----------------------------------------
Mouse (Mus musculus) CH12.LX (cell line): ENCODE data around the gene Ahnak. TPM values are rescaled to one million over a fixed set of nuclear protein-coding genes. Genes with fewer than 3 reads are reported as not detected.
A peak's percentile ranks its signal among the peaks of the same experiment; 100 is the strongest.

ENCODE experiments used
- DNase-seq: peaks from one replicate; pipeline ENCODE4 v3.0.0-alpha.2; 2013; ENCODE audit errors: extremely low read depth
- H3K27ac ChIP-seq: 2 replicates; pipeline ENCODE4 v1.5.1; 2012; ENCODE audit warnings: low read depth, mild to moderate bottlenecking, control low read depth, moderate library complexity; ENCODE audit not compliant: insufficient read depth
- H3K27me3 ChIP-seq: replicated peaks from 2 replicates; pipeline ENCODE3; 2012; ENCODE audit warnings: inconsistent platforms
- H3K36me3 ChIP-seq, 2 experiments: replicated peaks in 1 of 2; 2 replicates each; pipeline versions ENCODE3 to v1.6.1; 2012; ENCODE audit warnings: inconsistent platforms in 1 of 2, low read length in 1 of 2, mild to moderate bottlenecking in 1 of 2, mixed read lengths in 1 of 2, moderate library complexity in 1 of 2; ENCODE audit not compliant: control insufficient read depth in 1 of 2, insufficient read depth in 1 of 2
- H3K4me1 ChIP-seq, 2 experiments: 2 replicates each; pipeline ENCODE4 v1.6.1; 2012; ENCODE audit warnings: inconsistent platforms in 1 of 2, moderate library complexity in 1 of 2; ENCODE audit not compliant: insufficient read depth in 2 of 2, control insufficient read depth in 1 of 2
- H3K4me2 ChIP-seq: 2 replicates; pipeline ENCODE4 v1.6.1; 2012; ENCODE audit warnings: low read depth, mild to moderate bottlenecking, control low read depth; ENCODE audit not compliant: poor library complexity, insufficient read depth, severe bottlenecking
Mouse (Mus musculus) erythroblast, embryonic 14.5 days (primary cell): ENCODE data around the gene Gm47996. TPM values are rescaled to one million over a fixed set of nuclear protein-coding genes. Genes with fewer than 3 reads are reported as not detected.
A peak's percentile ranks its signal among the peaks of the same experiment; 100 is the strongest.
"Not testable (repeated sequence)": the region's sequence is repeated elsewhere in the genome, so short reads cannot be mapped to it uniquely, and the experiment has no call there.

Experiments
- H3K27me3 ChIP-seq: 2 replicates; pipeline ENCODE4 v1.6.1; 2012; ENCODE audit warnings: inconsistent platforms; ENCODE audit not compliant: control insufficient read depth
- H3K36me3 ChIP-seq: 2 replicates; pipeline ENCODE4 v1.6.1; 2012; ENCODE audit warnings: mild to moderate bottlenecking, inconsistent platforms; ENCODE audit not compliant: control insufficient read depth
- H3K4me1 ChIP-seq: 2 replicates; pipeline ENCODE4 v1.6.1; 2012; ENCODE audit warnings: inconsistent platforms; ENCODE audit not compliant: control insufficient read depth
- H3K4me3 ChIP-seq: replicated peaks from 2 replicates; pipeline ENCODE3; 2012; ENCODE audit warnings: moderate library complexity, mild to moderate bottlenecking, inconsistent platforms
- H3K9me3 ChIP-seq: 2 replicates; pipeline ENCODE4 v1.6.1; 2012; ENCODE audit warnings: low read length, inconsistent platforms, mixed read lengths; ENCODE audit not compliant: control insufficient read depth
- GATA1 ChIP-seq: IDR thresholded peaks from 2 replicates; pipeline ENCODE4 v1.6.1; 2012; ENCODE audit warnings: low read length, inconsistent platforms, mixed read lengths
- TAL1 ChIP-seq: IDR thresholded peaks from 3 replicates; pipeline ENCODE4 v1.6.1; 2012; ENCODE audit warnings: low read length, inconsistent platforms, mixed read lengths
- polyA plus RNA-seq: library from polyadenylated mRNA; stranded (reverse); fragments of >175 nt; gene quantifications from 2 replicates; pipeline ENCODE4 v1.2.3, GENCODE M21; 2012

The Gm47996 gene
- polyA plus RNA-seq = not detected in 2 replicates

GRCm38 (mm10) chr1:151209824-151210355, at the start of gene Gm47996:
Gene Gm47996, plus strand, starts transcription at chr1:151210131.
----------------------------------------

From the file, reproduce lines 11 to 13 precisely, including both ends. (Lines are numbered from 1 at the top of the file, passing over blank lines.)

A peak's percentile ranks its signal among the peaks of the same experiment; 100 is the strongest.
"Not testable (repeated sequence)": the region's sequence is repeated elsewhere in the genome, so short reads cannot be mapped to it uniquely, and the experiment has no call there.

Experiments